Good morning. Today is Monday, the seventeenth of January, 2022, in the second week of Ordinary Time.
May the peace of Christ be with you, today!
Six days until Hamilton!
We had a nice gathering, yesterday, for our house church. There were six of us in person, and two on Zoom. We only managed to get through one Psalm (52), but had some good discussion, and great fellowship. I really feel that we are closer to what the first century church did at their gatherings, anyway. We talk about our lives, read some Scripture, and pray together. Occasionally, we also break bread together. One thing I’m missing, though . . . we haven’t taken the supper in a while. I need to bring that up.
C is working from home, this week. She still doesn’t feel great, but feels better than yesterday. We feel like that terrible wind on Saturday blew in some junk or stirred it up in the air. Not even a hint of fever, for any of us, though. I’m sneezing and sniffling a bit, this morning, but have felt pretty much fine for a few days.
There is nothing much on today’s agenda. Tomorrow, I have an appointment to pick up my new CPAP machine, at 11:00 AM. Once I get that and get it set up, I may be looking at changing doctors. C’s doctor has moved from the clinic he was at, along with a couple other associates. I may be switching over to them. I haven’t decided, yet. It’s a lot easier for me to find time to visit a doctor’s office, these days, so they don’t have to be real close. Their new office is on South Main in Fort Worth, close to the “hospital district,” about twelve miles from my house. That’s not too bad, and is about fifteen to twenty minutes, depending on the time of day.
All the wrong teams won, yesterday. The Buccaneers blew out the Eagles, the 49ers beat the ‘boys, and the Chiefs beat the Steelers. I’ll probably be rooting for the Bills from this point on. It feels like rooting for the end of the world, though, so I don’t know. The Cardinals and Rams play tonight, and I literally could not possibly care less who wins that game.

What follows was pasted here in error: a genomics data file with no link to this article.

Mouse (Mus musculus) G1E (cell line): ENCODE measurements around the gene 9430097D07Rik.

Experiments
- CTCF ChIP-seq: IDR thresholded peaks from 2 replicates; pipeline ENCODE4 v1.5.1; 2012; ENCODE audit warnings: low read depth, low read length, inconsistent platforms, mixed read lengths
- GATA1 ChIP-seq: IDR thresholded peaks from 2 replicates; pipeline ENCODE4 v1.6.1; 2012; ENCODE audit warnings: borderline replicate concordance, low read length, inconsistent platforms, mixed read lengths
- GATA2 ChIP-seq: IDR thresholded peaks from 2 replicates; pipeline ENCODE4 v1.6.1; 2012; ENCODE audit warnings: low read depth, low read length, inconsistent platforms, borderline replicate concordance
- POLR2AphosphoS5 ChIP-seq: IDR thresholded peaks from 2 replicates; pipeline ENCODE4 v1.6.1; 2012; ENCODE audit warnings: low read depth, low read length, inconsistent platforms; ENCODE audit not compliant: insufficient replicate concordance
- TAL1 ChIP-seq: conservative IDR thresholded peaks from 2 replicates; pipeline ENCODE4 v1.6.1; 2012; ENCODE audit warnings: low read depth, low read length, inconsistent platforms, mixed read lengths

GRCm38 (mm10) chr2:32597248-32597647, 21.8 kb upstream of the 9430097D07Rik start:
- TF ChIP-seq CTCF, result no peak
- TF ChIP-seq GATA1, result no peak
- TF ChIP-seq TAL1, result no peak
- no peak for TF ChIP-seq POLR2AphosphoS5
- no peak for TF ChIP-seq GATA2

TODAY’S DEVOTIONAL AND PRAYERS
Now John's disciples and the Pharisees were fasting. And people came and said to him, "Why do John's disciples and the disciples of the Pharisees fast, but your disciples do not fast?" And Jesus said to them, "Can the wedding guests fast while the bridegroom is with them? As long as they have the bridegroom with them, they cannot fast. The days will come when the bridegroom is taken away from them, and then they will fast in that day. No one sews a piece of unshrunk cloth on an old garment. If he does, the patch tears away from it, the new from the old, and a worse tear is made. And no one puts new wine into old wineskins. If he does, the wine will burst the skins—and the wine is destroyed, and so are the skins. But new wine is for fresh wineskins." (Mark 2:18-22 ESV)
In this passage, Jesus and His disciples are being criticized for not doing “religious things,” such as fasting. They are being compared to two different groups, neither of which had much in common. It is worth noting that Jesus, in His response, refers to Himself as “the bridegroom,” and seems to indicate that his “taking away” will be of a violent nature.
As I read this, I consider the idea of “religious things,” and how I feel about them. There is certainly nothing wrong with ritual. I’m somewhat a fan of it, actually. I am drawn toward church settings that employ ritual and liturgy, even though the current setting that I attend does not. I have not, however, ever been able to get a firm grip on the ritual of fasting. I have fasted before, but not on a regular basis.